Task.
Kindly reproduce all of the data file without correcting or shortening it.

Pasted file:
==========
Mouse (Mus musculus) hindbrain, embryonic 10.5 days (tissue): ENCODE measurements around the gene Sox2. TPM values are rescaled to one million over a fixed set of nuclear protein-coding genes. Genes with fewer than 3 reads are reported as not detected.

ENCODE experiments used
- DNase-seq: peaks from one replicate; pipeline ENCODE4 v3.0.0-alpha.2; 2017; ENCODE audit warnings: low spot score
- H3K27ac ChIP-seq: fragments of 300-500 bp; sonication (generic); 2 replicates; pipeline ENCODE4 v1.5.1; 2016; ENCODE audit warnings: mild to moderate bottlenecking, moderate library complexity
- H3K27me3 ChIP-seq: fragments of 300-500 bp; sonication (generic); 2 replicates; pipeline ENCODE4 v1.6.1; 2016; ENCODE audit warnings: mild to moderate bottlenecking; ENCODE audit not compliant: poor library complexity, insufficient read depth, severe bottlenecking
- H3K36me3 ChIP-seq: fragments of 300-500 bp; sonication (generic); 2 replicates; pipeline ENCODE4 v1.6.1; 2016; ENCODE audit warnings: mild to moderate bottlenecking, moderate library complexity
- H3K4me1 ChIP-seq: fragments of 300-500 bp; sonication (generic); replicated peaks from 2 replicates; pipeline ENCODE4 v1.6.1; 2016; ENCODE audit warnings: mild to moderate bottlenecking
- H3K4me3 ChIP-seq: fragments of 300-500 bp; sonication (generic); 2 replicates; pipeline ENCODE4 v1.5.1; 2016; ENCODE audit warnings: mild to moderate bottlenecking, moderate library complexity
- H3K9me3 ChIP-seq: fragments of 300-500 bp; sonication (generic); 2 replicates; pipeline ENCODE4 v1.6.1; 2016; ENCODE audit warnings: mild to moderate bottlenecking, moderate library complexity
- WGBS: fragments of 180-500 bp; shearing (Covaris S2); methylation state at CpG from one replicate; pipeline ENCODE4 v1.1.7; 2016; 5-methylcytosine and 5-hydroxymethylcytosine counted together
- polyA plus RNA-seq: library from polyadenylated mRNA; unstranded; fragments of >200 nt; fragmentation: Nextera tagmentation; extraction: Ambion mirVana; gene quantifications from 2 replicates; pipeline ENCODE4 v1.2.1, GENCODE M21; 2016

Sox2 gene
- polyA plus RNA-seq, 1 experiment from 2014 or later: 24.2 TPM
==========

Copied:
Mouse (Mus musculus) hindbrain, embryonic 10.5 days (tissue): ENCODE measurements around the gene Sox2. TPM values are rescaled to one million over a fixed set of nuclear protein-coding genes. Genes with fewer than 3 reads are reported as not detected.

ENCODE experiments used
- DNase-seq: peaks from one replicate; pipeline ENCODE4 v3.0.0-alpha.2; 2017; ENCODE audit warnings: low spot score
- H3K27ac ChIP-seq: fragments of 300-500 bp; sonication (generic); 2 replicates; pipeline ENCODE4 v1.5.1; 2016; ENCODE audit warnings: mild to moderate bottlenecking, moderate library complexity
- H3K27me3 ChIP-seq: fragments of 300-500 bp; sonication (generic); 2 replicates; pipeline ENCODE4 v1.6.1; 2016; ENCODE audit warnings: mild to moderate bottlenecking; ENCODE audit not compliant: poor library complexity, insufficient read depth, severe bottlenecking
- H3K36me3 ChIP-seq: fragments of 300-500 bp; sonication (generic); 2 replicates; pipeline ENCODE4 v1.6.1; 2016; ENCODE audit warnings: mild to moderate bottlenecking, moderate library complexity
- H3K4me1 ChIP-seq: fragments of 300-500 bp; sonication (generic); replicated peaks from 2 replicates; pipeline ENCODE4 v1.6.1; 2016; ENCODE audit warnings: mild to moderate bottlenecking
- H3K4me3 ChIP-seq: fragments of 300-500 bp; sonication (generic); 2 replicates; pipeline ENCODE4 v1.5.1; 2016; ENCODE audit warnings: mild to moderate bottlenecking, moderate library complexity
- H3K9me3 ChIP-seq: fragments of 300-500 bp; sonication (generic); 2 replicates; pipeline ENCODE4 v1.6.1; 2016; ENCODE audit warnings: mild to moderate bottlenecking, moderate library complexity
- WGBS: fragments of 180-500 bp; shearing (Covaris S2); methylation state at CpG from one replicate; pipeline ENCODE4 v1.1.7; 2016; 5-methylcytosine and 5-hydroxymethylcytosine counted together
- polyA plus RNA-seq: library from polyadenylated mRNA; unstranded; fragments of >200 nt; fragmentation: Nextera tagmentation; extraction: Ambion mirVana; gene quantifications from 2 replicates; pipeline ENCODE4 v1.2.1, GENCODE M21; 2016

Sox2 gene
- polyA plus RNA-seq, 1 experiment from 2014 or later: 24.2 TPM